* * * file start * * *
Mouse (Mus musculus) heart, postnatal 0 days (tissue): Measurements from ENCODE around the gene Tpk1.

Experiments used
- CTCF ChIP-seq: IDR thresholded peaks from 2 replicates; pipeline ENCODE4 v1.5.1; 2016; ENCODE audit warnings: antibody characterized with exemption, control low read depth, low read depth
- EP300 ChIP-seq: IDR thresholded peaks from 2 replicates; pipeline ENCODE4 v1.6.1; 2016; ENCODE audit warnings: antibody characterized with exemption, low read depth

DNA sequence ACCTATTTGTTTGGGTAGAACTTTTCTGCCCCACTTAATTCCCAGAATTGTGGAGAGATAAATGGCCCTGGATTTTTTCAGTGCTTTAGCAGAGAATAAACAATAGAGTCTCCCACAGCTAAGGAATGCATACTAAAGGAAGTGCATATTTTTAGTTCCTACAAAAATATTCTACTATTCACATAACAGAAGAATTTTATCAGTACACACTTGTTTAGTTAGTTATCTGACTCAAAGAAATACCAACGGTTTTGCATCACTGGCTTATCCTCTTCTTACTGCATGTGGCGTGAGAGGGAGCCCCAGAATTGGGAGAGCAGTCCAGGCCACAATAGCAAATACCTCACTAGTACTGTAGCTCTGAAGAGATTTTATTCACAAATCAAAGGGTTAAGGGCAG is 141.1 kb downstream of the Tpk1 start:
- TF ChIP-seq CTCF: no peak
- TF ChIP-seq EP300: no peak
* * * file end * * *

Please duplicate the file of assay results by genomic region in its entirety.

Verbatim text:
Mouse (Mus musculus) heart, postnatal 0 days (tissue): Measurements from ENCODE around the gene Tpk1.

Experiments used
- CTCF ChIP-seq: IDR thresholded peaks from 2 replicates; pipeline ENCODE4 v1.5.1; 2016; ENCODE audit warnings: antibody characterized with exemption, control low read depth, low read depth
- EP300 ChIP-seq: IDR thresholded peaks from 2 replicates; pipeline ENCODE4 v1.6.1; 2016; ENCODE audit warnings: antibody characterized with exemption, low read depth

DNA sequence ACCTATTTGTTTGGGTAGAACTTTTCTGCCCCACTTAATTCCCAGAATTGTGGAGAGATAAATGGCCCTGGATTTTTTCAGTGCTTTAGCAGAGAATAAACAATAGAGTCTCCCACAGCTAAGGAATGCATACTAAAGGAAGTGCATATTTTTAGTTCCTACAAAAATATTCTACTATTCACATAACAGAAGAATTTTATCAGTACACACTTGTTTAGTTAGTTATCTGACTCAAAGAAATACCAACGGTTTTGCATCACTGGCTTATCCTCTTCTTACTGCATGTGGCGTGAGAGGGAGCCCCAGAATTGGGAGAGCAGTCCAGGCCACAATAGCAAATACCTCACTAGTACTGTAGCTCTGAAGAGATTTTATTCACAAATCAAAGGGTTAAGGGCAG is 141.1 kb downstream of the Tpk1 start:
- TF ChIP-seq CTCF: no peak
- TF ChIP-seq EP300: no peak